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Competition Between Grapevine and Arlington for
 Conventioneers and Tourists Continues to Intensify
By O.K. Carter, Fort Worth Star-Telegram, TexasMcClatchy-Tribune Regional News

Aug. 23, 2007 - The not-always-silent battle between Grapevine and Arlington for the hearts, minds -- and wallets -- of conventioneers and tourists continues to intensify.

Neither side appears to be saying "uncle," but it's obvious that Grapevine has been getting the best of it lately, though not in an overwhelming way.

The tale is in the numbers.

Grapevine hotels, led by the flagship Gaylord Texan Resort & Convention Center on Lake Grapevine -- itself with 1,511 rooms -- are running at about 72 percent occupancy with an average daily room rate of a little more than $100, excellent by Texas standards.

Arlington, year to date, is running at 68 percent occupancy, with an average daily room rate of a little over $70 -- still well above the state's median rate.

The trend isn't consistent. In July, for instance, the Arlington occupancy rate was 72.7 percent, a few digits above the Grapevine rate of 67.8 percent.

"Considering that it seemed like it rained 40 days and 40 nights straight right about then, that's not a bad outcome," said Linda DiMario, chief executive officer of the Arlington Convention & Visitors Bureau.

That being said, at least for the moment, the momentum is clearly going Grapevine's way.

The Gaylord wants to add 500 rooms and more meeting space, and four other Grapevine hotels have 1,500 rooms in the works.

This includes the almost surreal Great Wolf Lodge, which is scheduled to open around the end of the year.

Its leading feature is an 80,000-square-foot indoor water park, plus a spa and fitness center.

Collectively it's a tough matchup for Arlington, something DiMario freely admits.

"Gaylord's stunning success has both directly and indirectly affected Arlington convention business and hotel occupancy," she said. "They spend millions advertising across the country, they have an exciting resort property with which Arlington cannot compete and they deliver a quality experience."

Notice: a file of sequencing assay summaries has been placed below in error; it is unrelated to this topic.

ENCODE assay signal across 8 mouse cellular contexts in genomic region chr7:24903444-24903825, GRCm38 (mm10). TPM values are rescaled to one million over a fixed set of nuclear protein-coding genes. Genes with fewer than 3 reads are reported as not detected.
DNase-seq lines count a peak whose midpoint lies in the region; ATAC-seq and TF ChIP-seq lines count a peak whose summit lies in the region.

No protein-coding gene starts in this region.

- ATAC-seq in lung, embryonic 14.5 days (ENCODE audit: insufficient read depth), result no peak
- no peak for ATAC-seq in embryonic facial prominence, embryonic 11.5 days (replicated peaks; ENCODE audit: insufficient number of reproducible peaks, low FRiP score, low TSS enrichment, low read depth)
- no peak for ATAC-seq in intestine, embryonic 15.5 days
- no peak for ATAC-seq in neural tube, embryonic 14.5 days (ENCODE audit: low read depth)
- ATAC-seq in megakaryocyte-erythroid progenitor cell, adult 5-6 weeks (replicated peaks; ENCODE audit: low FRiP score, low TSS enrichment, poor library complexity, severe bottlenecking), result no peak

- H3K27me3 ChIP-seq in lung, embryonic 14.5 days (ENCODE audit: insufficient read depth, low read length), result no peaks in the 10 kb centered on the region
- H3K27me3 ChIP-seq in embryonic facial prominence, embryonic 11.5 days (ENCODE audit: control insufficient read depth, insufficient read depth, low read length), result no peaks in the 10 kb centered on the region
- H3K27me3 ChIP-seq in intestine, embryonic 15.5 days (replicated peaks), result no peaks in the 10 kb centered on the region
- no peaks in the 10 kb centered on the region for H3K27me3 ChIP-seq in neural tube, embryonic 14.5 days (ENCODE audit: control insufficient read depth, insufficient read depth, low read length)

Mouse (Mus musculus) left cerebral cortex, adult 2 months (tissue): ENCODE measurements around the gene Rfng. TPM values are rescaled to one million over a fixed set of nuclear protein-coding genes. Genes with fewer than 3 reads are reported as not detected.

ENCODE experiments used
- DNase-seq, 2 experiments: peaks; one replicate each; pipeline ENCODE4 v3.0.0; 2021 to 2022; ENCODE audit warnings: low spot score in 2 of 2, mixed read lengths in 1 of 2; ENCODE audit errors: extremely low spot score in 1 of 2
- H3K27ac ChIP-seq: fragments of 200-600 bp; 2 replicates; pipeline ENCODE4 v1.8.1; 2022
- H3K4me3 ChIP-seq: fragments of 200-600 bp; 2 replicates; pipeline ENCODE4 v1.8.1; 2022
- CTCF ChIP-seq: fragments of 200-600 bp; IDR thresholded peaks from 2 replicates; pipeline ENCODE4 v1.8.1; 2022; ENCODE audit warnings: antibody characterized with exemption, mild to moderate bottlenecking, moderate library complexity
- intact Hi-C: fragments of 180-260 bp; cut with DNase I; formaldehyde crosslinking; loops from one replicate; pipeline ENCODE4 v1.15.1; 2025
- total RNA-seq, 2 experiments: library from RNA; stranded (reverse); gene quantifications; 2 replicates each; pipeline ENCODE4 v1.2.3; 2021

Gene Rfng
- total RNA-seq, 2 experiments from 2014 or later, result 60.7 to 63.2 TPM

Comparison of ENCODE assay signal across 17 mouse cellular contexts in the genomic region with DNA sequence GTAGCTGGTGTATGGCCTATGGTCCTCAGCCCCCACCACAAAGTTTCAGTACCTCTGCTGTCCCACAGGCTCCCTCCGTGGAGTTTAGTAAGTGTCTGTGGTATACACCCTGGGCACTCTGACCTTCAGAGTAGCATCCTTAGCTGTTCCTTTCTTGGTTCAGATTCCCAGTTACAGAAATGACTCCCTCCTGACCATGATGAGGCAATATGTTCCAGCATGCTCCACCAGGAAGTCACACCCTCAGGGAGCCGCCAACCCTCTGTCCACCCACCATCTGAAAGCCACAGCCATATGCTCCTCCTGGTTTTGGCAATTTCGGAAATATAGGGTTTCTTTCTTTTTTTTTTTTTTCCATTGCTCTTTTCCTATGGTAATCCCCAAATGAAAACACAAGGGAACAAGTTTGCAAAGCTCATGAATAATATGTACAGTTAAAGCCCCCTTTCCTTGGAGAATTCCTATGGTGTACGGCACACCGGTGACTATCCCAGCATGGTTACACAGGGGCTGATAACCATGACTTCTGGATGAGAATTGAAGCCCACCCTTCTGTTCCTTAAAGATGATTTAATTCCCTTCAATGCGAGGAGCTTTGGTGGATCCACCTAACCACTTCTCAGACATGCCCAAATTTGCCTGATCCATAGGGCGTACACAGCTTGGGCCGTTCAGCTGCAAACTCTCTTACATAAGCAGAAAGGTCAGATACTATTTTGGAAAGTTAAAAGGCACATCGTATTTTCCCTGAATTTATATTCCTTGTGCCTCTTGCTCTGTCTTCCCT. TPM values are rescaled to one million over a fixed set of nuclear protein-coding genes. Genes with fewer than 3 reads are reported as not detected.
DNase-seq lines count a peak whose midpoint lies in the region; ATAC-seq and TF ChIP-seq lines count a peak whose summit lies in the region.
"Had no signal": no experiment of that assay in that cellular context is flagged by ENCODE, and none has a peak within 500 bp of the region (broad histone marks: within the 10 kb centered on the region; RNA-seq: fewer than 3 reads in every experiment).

Clearly, DiMario believes that if you can't say anything bad about a competitor, say something nice.

Then again, there's no point in denying the obvious -- Grapevine has clearly become a contender both statewide and nationally in this arena.

For Arlington this challenge -- particularly the Gaylord -- creates another problem as well.

"When Fort Worth and Dallas are feeling pressured by the Gaylord for conventions, we feel the pressure because those cities then keep going after our niche markets to compensate," DiMario said.

Some predicted that the presence of the Gaylord would turn into a doomsday scenario for the Arlington tourism business, and clearly business is tougher to get.

But the Arlington hotel occupancy numbers have been inching upward, impeded more than a little by the addition of about 2,500 rooms over the last dozen years, driving the occupancy percentage downward.

If there's a snag, it's that about 70 percent of Arlington's hotel spaces are not in full-service facilities, an oddity that the City Council would like to change.

Nevertheless, in 2004, the year the Gaylord opened, Arlington's occupancy rate increased from 54.2 percent to 57.6 percent.

There are, of course, changes on the horizon that could alter the competitive dynamic.

The new Cowboys stadium and a sprawling mixed-used development called Glorypark are due to open in 2009 in Arlington. In addition to at least one major new hotel in Glorypark, two other 500-plus-room hotel projects are under discussion, along with the possibility of the $300 million Texas Blues Museum and Theater complex, the latter a mix of music, retail, hotel and condominium uses.

So far, the competition between Grapevine and Arlington actually seems to be driving overall visitation upward. In a best-outcome scenario, the winner will be both.


O.K. Carter appears Tuesdays and Thursdays. 817-548-5428


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